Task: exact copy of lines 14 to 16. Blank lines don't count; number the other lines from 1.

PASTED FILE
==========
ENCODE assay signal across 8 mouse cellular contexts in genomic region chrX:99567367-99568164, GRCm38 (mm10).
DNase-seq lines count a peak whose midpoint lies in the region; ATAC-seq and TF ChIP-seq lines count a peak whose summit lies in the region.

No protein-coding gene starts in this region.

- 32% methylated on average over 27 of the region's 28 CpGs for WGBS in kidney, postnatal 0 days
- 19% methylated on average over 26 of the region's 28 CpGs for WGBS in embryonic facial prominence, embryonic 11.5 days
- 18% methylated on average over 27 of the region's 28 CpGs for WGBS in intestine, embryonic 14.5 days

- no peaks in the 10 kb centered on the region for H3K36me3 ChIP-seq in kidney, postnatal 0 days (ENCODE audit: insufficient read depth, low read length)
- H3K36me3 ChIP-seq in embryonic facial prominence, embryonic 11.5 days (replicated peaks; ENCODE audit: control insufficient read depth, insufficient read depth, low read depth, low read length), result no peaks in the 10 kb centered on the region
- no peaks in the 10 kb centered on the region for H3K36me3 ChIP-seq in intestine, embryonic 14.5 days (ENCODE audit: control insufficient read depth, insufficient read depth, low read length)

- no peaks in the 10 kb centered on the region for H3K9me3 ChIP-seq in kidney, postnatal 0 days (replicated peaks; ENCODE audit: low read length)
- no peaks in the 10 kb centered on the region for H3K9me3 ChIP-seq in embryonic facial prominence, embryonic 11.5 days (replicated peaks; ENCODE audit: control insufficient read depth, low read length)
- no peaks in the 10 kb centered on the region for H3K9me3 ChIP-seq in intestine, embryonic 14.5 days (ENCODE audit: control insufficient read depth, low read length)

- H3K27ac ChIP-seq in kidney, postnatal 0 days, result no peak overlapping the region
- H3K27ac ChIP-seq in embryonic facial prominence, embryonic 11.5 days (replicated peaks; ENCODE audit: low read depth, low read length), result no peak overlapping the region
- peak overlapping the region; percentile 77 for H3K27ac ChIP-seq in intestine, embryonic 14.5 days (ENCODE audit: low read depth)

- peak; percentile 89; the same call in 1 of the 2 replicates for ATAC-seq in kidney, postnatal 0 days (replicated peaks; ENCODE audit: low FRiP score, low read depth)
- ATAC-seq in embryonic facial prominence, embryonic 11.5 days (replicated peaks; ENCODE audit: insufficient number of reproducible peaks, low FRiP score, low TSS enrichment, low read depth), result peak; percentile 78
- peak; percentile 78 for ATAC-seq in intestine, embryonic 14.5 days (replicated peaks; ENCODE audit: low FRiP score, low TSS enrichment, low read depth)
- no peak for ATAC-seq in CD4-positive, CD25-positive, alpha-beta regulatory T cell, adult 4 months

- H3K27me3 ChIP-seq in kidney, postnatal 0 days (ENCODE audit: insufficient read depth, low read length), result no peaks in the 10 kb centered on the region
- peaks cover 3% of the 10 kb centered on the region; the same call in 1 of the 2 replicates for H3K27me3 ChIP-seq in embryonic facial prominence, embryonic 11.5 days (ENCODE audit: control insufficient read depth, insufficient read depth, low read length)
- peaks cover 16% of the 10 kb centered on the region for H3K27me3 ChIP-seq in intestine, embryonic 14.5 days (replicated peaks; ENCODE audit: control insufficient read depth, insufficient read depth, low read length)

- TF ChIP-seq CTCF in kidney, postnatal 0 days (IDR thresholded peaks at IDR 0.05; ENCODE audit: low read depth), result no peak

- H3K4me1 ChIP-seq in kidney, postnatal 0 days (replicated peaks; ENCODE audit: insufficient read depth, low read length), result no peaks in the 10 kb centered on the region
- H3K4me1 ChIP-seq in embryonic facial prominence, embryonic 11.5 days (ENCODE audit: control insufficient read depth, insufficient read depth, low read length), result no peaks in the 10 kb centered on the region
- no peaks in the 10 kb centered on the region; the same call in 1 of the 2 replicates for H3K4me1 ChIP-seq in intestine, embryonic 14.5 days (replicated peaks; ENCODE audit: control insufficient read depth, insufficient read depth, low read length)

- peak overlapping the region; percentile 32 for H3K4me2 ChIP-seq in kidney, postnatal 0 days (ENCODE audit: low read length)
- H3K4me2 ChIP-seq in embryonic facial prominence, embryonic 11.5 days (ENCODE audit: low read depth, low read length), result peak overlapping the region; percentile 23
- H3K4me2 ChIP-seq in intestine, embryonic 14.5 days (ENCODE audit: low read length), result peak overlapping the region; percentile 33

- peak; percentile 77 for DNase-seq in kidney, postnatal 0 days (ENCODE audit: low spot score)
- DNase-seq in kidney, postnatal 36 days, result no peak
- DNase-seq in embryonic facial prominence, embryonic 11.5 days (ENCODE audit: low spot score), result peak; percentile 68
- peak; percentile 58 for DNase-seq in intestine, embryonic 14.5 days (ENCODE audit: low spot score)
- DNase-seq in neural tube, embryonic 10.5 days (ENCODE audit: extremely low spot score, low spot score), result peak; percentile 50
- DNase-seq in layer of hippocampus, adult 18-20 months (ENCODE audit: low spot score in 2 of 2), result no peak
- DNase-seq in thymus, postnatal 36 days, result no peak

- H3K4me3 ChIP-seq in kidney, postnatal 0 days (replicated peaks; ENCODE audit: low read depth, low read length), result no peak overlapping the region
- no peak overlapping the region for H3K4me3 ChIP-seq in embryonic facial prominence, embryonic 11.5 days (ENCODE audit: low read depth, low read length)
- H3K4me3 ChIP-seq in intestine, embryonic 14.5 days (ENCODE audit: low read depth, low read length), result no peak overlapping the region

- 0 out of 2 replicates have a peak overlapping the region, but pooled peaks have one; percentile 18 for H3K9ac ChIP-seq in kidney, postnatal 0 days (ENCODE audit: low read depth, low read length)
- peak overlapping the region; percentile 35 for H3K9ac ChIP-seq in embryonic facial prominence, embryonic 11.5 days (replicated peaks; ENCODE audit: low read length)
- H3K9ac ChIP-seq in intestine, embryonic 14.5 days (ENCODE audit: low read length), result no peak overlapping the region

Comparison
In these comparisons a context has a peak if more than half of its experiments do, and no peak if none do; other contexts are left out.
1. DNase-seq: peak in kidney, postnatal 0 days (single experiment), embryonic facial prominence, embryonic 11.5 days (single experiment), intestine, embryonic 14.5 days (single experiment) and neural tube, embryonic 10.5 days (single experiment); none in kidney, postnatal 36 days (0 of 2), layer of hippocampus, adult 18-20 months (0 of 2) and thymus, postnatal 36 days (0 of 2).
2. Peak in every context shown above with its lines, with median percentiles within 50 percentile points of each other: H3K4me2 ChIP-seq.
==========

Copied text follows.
- H3K27ac ChIP-seq in embryonic facial prominence, embryonic 11.5 days (replicated peaks; ENCODE audit: low read depth, low read length), result no peak overlapping the region
- peak overlapping the region; percentile 77 for H3K27ac ChIP-seq in intestine, embryonic 14.5 days (ENCODE audit: low read depth)

- peak; percentile 89; the same call in 1 of the 2 replicates for ATAC-seq in kidney, postnatal 0 days (replicated peaks; ENCODE audit: low FRiP score, low read depth)